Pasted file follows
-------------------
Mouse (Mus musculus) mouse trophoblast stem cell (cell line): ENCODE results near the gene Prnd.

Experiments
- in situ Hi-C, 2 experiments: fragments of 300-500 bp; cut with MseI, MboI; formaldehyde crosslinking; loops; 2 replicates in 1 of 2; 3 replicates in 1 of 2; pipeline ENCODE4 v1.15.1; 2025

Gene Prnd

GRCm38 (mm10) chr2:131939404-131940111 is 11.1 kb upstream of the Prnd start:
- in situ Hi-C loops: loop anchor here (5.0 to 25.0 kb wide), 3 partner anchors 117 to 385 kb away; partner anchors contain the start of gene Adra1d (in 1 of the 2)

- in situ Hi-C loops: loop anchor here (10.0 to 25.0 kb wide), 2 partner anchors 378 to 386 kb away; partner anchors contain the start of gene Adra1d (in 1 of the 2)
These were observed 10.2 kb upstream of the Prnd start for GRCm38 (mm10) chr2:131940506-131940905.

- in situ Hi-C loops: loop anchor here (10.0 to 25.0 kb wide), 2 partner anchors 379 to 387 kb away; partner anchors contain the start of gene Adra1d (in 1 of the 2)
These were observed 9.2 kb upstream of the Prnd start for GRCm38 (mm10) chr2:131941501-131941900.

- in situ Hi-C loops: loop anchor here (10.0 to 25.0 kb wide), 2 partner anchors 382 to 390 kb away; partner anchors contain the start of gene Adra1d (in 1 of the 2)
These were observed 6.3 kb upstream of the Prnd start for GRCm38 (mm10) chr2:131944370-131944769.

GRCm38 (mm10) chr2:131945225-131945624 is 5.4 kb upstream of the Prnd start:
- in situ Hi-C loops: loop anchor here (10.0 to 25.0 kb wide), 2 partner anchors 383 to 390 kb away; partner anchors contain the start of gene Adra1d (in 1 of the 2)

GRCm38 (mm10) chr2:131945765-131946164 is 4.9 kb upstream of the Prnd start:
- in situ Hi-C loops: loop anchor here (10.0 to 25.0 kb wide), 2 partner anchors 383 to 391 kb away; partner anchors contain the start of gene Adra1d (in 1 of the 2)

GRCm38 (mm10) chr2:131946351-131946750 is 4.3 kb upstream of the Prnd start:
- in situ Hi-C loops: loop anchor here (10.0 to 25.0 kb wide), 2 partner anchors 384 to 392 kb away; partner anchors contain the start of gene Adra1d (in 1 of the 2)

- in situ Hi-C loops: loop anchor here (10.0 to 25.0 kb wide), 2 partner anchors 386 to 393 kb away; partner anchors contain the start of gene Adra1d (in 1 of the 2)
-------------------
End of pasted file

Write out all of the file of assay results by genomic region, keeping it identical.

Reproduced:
Mouse (Mus musculus) mouse trophoblast stem cell (cell line): ENCODE results near the gene Prnd.

Experiments
- in situ Hi-C, 2 experiments: fragments of 300-500 bp; cut with MseI, MboI; formaldehyde crosslinking; loops; 2 replicates in 1 of 2; 3 replicates in 1 of 2; pipeline ENCODE4 v1.15.1; 2025

Gene Prnd

GRCm38 (mm10) chr2:131939404-131940111 is 11.1 kb upstream of the Prnd start:
- in situ Hi-C loops: loop anchor here (5.0 to 25.0 kb wide), 3 partner anchors 117 to 385 kb away; partner anchors contain the start of gene Adra1d (in 1 of the 2)

- in situ Hi-C loops: loop anchor here (10.0 to 25.0 kb wide), 2 partner anchors 378 to 386 kb away; partner anchors contain the start of gene Adra1d (in 1 of the 2)
These were observed 10.2 kb upstream of the Prnd start for GRCm38 (mm10) chr2:131940506-131940905.

- in situ Hi-C loops: loop anchor here (10.0 to 25.0 kb wide), 2 partner anchors 379 to 387 kb away; partner anchors contain the start of gene Adra1d (in 1 of the 2)
These were observed 9.2 kb upstream of the Prnd start for GRCm38 (mm10) chr2:131941501-131941900.

- in situ Hi-C loops: loop anchor here (10.0 to 25.0 kb wide), 2 partner anchors 382 to 390 kb away; partner anchors contain the start of gene Adra1d (in 1 of the 2)
These were observed 6.3 kb upstream of the Prnd start for GRCm38 (mm10) chr2:131944370-131944769.

GRCm38 (mm10) chr2:131945225-131945624 is 5.4 kb upstream of the Prnd start:
- in situ Hi-C loops: loop anchor here (10.0 to 25.0 kb wide), 2 partner anchors 383 to 390 kb away; partner anchors contain the start of gene Adra1d (in 1 of the 2)

GRCm38 (mm10) chr2:131945765-131946164 is 4.9 kb upstream of the Prnd start:
- in situ Hi-C loops: loop anchor here (10.0 to 25.0 kb wide), 2 partner anchors 383 to 391 kb away; partner anchors contain the start of gene Adra1d (in 1 of the 2)

GRCm38 (mm10) chr2:131946351-131946750 is 4.3 kb upstream of the Prnd start:
- in situ Hi-C loops: loop anchor here (10.0 to 25.0 kb wide), 2 partner anchors 384 to 392 kb away; partner anchors contain the start of gene Adra1d (in 1 of the 2)

- in situ Hi-C loops: loop anchor here (10.0 to 25.0 kb wide), 2 partner anchors 386 to 393 kb away; partner anchors contain the start of gene Adra1d (in 1 of the 2)